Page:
This event marks a key moment in historyThe 2015 Paris Agreement gave each country 5 years to hear from scientists and ratchet up their climate action contributions to meet the
This event marks a key moment in history The 2015 Paris Agreement gave each country 5 years to hear from scientists and ratchet up their climate action contributions to meet the escalating climate emergency. In the coming weeks, will find out which countries are listening.
November marks one year until the next UN Climate Summit (COP26) where a precious chance awaits to get climate action on track.
November marks the one-year anniversary of the Edinburgh launch of the Climate Heritage Network — whose members embrace the critical role that arts, culture and heritage can play in driving greater ambition and supporting rapid and just transitions to a low-carbon, climate resilience future.
Culture x Climate 2020 responds to this moment by creating a forum designed to unite all those interested in the role of arts, culture and heritage in tackling the climate emergency.
It aims to enhance the capacity of the arts, culture and heritage sectors to help build a climate-neutral and resilient world in the time of COVID-19.
It aims to promote new partnerships between cultural actors and stakeholders across sectors.
It aims to prepare the culture sector to play its part in driving greater ambition at COP26 and beyond.
Key elements Culture x Climate 2020 runs from 12 October to 27 November, anchored by Climate Heritage Week 2020 (16-22 November). It offers an online array of visionary panel sessions and a series of informative webinars and action-oriented forums. Over a 45-day period, attendees will have access to a variety of virtual formats to accommodate different topics, time zones, and languages.
Who should attend? Are you an arts, culture or heritage practitioner, expert or advocate looking to help increase the capacity of these sectors to engage in climate action, science and policy? Our Climate Heritage Mobilisation Webinars are for you!
Are you a climate change or cultural decisionmaker who wants to engage across sectors to better leverage the power of arts, culture and heritage to support climate resilience and accelerate collective action? Choose the visionary November Dialogues!
Are you working with a cultural institution, civil society, university, design firm, government agency, or indigenous peoples organisation and want to learn from, and network with, colleagues in your global region committed to using arts, culture and heritage to tackle climate change? Join one of our action-oriented Regional Climate Heritage Forums.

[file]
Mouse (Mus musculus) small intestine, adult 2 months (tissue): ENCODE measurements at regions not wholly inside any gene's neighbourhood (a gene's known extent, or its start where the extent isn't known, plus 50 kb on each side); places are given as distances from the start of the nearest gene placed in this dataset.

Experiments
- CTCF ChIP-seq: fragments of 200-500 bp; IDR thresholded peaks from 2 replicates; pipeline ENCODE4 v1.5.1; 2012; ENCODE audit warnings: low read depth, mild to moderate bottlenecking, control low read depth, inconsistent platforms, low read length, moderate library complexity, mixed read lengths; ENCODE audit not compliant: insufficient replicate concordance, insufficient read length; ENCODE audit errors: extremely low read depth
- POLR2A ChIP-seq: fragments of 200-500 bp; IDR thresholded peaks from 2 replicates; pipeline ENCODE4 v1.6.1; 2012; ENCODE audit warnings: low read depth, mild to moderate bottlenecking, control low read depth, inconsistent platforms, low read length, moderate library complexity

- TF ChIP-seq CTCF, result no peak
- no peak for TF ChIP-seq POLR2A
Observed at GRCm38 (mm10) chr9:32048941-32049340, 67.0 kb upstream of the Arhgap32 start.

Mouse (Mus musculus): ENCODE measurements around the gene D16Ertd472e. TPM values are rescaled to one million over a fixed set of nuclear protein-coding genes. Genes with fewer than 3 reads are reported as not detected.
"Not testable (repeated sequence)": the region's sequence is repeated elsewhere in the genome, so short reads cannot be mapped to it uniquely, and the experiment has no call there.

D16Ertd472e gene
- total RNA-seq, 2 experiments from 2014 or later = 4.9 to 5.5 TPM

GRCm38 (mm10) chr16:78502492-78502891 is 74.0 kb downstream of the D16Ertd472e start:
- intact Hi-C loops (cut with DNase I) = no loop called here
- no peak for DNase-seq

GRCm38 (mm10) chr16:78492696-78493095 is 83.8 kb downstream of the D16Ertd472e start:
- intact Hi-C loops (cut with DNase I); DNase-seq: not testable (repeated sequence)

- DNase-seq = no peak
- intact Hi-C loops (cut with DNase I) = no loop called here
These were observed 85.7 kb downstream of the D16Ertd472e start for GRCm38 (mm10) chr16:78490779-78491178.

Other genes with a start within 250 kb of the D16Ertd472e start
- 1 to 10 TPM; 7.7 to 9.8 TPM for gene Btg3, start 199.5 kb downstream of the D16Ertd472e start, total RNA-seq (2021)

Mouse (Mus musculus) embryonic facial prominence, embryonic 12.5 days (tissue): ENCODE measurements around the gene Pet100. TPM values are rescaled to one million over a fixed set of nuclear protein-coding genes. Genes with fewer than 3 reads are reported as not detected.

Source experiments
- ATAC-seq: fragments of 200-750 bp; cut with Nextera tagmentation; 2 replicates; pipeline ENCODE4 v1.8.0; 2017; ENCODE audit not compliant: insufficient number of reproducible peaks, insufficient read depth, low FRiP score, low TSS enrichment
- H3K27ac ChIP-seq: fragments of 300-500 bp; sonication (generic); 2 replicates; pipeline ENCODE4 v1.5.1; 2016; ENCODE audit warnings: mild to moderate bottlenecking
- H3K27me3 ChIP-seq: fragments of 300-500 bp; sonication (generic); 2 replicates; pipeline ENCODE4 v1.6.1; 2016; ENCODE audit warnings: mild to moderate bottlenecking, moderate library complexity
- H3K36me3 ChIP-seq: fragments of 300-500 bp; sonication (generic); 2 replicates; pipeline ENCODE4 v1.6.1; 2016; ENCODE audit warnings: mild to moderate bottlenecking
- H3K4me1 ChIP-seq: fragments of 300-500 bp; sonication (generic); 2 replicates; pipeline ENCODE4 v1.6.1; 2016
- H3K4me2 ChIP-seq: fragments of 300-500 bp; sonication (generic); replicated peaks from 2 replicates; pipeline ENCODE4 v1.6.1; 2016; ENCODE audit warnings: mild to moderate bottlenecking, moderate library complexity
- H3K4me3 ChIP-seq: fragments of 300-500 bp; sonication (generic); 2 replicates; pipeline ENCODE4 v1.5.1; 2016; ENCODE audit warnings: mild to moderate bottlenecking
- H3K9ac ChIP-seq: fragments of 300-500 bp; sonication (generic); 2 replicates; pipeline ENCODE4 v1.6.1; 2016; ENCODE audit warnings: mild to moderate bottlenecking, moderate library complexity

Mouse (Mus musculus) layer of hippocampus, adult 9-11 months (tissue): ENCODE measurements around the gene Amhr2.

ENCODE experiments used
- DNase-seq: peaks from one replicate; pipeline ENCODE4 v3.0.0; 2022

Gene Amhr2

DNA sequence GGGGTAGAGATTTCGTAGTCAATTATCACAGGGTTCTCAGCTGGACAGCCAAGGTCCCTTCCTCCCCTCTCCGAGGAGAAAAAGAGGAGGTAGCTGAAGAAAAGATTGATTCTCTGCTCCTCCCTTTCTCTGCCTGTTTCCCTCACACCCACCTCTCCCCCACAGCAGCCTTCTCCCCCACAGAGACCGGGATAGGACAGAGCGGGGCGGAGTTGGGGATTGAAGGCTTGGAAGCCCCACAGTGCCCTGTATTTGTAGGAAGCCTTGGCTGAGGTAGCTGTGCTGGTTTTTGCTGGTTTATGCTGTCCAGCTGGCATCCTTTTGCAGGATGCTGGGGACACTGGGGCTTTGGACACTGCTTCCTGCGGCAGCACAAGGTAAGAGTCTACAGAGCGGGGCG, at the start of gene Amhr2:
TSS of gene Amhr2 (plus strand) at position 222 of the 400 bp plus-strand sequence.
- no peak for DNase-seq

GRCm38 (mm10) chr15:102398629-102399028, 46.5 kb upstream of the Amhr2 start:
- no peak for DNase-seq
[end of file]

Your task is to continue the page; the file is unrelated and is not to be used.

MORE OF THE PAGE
The Week of Contested Heritage offers workshops, a keynote presentation with discussion and a session with policy-makers. Tune in for thought-provoking reflections about the current Zeitgeist that requires institutions and
The Week of Contested Heritage offers workshops, a keynote presentation with discussion and a session with policy-makers. Tune in for thought-provoking reflections about the current Zeitgeist that requires institutions and individuals to think about change. The Heritage Contact Zone (HCZ) project proposes a tool for that change, to open up spaces for difficult conversation about our heritage and the societies we want to live in. The Week will showcase and discuss the HCZ project’s experience with artists and activists that have worked with civil society initiatives to build ‘safe spaces’ that are open for dialogue.
3 key moments
23 November 2020, 17:30 – 20:30 (CET): Local workshops and international panel conversation
25 November 2020, 19:00 – 21:00 (CET): Keynote lecture with Q&A
26 November 2020, 14:00 – 16:00 (CET) Launch of toolkit and discussion with policy makers
Who should participate? The Week invites artists, activists, creative producers, cultural managers and curators to engage with the project’s outcomes and bring in their own experiences in order to share and empower each other.
Background We live in unprecedented times. Never was history and heritage so much the focus of public attention. The post- colonial discussion, revisionism over national identities, Black Lives Matter and many more strong and timely movements show how much public spaces, places of memory and the stories we tell about our histories and roots matter for the togetherness of a society and the feeling of belonging for all its members. The conference OPEN UP! – working with contested heritage’ proposes examples of working with complex histories in a participatory manner. It will discuss the outcomes of a two-year EU funded international project that has produced the Heritage Contact Zone Toolkit. The slogan ‘all personal is political’ could apply for these initiatives and implies that all personal memories can be politicised, for better and for worse. The question remains how we can build spaces of memory dissent for the better, in which conflict is made constructive and creativity and participation can become drivers of inclusive history-making. For a strong civil society and against exclusionary and authoritarian narratives and policies we need new tools to empower institutions and communities alike.